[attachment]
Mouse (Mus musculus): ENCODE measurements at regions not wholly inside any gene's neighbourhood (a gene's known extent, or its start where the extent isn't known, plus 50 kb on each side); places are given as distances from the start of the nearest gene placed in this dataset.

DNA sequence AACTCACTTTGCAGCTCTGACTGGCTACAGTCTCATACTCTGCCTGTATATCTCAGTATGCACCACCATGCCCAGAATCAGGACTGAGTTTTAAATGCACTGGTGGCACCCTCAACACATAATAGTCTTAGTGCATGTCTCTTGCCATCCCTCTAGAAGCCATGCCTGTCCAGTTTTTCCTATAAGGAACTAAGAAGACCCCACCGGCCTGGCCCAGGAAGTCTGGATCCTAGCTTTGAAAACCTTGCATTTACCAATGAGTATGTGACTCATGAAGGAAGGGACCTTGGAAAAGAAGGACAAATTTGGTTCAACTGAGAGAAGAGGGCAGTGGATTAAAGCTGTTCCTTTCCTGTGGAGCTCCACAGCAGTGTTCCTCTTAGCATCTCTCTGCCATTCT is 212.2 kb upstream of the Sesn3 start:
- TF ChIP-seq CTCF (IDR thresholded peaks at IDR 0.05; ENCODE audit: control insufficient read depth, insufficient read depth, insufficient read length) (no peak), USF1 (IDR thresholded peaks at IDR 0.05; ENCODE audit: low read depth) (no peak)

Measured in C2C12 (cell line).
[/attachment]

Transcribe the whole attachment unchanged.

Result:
Mouse (Mus musculus): ENCODE measurements at regions not wholly inside any gene's neighbourhood (a gene's known extent, or its start where the extent isn't known, plus 50 kb on each side); places are given as distances from the start of the nearest gene placed in this dataset.

DNA sequence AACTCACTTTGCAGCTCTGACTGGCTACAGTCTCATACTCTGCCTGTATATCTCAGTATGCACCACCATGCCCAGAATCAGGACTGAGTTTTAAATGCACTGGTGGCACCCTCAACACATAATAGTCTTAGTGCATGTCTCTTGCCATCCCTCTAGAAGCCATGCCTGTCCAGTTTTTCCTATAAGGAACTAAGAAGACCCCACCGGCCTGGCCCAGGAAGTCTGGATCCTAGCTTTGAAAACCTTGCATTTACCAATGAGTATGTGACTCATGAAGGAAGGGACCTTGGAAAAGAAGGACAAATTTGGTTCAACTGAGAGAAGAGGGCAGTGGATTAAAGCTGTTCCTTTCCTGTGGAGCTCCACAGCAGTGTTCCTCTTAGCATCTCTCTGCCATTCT is 212.2 kb upstream of the Sesn3 start:
- TF ChIP-seq CTCF (IDR thresholded peaks at IDR 0.05; ENCODE audit: control insufficient read depth, insufficient read depth, insufficient read length) (no peak), USF1 (IDR thresholded peaks at IDR 0.05; ENCODE audit: low read depth) (no peak)

Measured in C2C12 (cell line).